Are We Safe? In a two-day period in March, alarming reports revealed that "dirty (radiation) bombs" easily entered the country in car trunks in tests, that one-third of U.S. civilian nuclear research reactors were insufficiently secure, and that concerns were heightened about the 2,000 shoulder-fired missiles said to be unaccounted for in the world's arsenals. On the other hand, the Los Angeles Times reported that the fishing village of Dillingham, Alaska, at least, is secure, now that a $200,000 Homeland Security anti-terrorism grant has paid for 60 "downtown" surveillance cameras (with 20 more to come). Dillingham (pop. 2,400) is about 300 miles from Anchorage, with no roads linking it to anywhere.
-- In earnest testimony in March, Douglas Dyer explained how it was just bad luck that his married girlfriend got shot twice, fatally, in the middle of her back by the rifle he was holding. Dyer said he had originally intended to kill himself, but when she grabbed at the gun to stop him, it fired into her hand. Then, as she ran out a door, he followed and bumped the door open with the gun, causing it to fire and accidentally hit her flush in the back. As his body flinched from the shot, banging into a wall, the rifle again accidentally fired, putting another bullet in the center of her back. (The Rockland, Maine, jury apparently didn't believe a word of it and convicted him of murder.)
-- Brian Blair is now a Republican county commissioner in Tampa, Fla., but before that was a professional wrestler for 20 years. He now says it wasn't the dropkicks, pile drivers or neck breakers that ended his career, but rather tripping over a tray of dirty dishes at a Carrabba's Italian Grill in Tampa in 2001, which he said injured his head, shoulder and knee, and his lawsuit is still pending. (His previous lawyers resigned in March.) Blair wrestled for four months after that injury, but said the matches were the less-strenuous "tag-team" contests. Also, hospital records show a blood-alcohol reading of 0.089 90 minutes after the incident, though Blair told the Tampa Tribune he only had a sip.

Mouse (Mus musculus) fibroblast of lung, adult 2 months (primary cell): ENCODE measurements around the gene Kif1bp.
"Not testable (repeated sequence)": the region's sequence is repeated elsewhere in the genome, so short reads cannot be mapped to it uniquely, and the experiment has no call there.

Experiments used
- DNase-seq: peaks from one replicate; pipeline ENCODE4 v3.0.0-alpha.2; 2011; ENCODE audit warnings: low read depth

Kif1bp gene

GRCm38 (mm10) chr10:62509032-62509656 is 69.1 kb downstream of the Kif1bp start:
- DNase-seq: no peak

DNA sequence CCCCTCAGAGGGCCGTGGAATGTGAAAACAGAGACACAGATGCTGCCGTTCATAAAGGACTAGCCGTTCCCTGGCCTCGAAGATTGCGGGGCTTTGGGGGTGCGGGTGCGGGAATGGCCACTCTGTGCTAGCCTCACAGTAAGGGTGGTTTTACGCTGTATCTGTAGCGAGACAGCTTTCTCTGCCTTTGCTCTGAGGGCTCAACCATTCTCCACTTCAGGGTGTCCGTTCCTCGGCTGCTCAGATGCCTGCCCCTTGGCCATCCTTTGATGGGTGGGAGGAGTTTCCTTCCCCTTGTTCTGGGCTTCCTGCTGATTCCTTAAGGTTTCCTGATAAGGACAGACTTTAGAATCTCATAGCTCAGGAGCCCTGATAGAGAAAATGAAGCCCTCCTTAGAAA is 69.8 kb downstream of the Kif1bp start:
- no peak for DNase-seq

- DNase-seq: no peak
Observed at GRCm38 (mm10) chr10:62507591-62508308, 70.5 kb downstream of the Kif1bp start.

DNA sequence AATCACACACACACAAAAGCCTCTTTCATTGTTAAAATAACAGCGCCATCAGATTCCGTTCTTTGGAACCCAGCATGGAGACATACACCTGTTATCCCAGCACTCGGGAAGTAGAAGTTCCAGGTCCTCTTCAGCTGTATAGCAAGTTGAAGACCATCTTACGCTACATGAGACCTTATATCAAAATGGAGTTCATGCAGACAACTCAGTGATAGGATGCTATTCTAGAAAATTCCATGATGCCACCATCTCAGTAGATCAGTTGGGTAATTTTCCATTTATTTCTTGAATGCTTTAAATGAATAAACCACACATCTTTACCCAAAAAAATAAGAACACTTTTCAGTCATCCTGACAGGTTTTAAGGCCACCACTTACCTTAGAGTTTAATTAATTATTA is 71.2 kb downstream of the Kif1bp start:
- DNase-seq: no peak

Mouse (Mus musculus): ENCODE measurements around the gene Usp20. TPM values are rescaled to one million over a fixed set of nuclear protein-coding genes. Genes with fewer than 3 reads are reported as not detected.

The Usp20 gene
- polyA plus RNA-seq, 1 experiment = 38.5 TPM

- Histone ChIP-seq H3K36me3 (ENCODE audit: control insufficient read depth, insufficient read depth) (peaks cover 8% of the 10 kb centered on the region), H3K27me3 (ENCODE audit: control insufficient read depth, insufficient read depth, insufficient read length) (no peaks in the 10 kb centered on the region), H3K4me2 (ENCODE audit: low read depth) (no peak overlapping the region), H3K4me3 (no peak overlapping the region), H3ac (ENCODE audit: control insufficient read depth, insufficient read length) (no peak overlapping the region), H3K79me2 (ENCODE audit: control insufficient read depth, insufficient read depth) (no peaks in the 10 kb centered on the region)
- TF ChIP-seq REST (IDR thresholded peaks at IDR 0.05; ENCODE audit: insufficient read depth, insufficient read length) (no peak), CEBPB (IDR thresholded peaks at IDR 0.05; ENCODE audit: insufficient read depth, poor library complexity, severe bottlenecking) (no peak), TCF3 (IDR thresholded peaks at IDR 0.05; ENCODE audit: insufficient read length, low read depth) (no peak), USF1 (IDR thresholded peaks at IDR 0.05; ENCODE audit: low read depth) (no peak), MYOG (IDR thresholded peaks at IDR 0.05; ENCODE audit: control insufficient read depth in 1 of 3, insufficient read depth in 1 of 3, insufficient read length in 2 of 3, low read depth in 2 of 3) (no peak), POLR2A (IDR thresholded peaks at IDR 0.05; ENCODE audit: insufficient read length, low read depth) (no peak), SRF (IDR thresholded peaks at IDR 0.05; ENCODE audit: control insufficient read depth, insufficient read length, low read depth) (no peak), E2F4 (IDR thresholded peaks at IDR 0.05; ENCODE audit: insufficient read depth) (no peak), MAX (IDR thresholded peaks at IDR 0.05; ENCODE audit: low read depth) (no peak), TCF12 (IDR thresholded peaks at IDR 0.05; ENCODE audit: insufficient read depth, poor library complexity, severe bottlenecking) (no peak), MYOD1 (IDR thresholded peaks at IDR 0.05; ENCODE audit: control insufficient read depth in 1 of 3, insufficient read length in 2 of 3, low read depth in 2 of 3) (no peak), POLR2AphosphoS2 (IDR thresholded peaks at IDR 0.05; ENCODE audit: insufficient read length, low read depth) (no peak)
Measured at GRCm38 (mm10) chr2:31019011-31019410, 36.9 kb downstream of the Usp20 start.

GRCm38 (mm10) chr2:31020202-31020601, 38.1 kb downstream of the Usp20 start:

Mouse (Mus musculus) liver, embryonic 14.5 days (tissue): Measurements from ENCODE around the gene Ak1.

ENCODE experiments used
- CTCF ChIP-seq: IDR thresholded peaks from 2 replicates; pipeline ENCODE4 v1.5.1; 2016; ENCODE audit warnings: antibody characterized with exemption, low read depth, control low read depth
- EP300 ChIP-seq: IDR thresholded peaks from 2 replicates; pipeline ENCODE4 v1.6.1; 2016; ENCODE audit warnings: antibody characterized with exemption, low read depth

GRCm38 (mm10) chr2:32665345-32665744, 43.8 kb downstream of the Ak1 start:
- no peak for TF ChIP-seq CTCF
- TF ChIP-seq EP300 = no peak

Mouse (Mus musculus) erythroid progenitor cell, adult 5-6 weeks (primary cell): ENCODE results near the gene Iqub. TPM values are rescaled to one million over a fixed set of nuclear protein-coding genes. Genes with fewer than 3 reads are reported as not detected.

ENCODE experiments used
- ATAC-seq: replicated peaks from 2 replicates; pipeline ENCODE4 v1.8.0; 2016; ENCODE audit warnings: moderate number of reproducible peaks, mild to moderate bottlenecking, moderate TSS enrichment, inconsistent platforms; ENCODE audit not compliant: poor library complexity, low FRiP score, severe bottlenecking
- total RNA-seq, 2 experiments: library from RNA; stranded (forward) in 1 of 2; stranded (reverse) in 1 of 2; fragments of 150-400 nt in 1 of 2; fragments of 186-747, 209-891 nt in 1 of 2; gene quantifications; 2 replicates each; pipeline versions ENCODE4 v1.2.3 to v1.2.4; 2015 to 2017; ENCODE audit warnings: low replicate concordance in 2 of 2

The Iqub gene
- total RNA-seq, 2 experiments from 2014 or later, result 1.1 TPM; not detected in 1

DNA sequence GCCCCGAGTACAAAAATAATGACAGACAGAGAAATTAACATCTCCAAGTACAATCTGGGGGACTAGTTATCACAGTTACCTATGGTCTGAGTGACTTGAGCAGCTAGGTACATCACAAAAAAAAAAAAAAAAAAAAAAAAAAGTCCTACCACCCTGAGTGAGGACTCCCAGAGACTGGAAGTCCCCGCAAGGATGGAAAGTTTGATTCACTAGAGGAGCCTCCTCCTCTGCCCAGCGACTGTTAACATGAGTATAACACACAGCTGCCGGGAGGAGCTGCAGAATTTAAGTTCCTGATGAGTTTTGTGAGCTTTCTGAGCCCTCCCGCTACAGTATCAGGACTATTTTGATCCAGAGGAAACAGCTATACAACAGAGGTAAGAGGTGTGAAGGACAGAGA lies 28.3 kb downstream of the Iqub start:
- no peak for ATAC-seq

-- At the Nov. 14 meeting of the governing board of Provincetown, Mass., Selectwoman Sarah Peake raised a formal objection to the continued presence of the historical painting that graces the board's meeting room, though it is of a previously uncontroversial scene of Pilgrims voting on the Mayflower Compact. Peake's objection (according to a November report in the Boston Globe) is that there are no women in the painting.
-- Super-Compelling: (1) John Melo's lawsuit demanding re-sentencing was rejected in March by the Middlesex County, Mass., Superior Court. Facing a term of "10 years," Melo had complained that a couple of "Feb. 29's" were included in that time, and since a "year" is usually 365 days, he should not be serving 366 days during leap years. (2) According to the Hartwell (Ga.) Sun, state Sen. Nancy Schaefer, speaking at an "issues day" event in February, said one reason illegal immigrants find work in the United States was because "50 million" abortions have caused a U.S. labor shortage: "We could have used those people."
Ms. Zulima Farber became the New Jersey attorney general in January even though her public record shows 13 speeding tickets, three license suspensions, and two bench warrants (for failure to appear in court regarding the tickets). Farber acknowledged "embarrassment" at the record and joked that it might take "psychoanalysis" to learn why she did those things. (However, a psychoanalyst interviewed by the New York Daily News rejected the suggestion. Farber, said the doctor, just "needs a spanking.")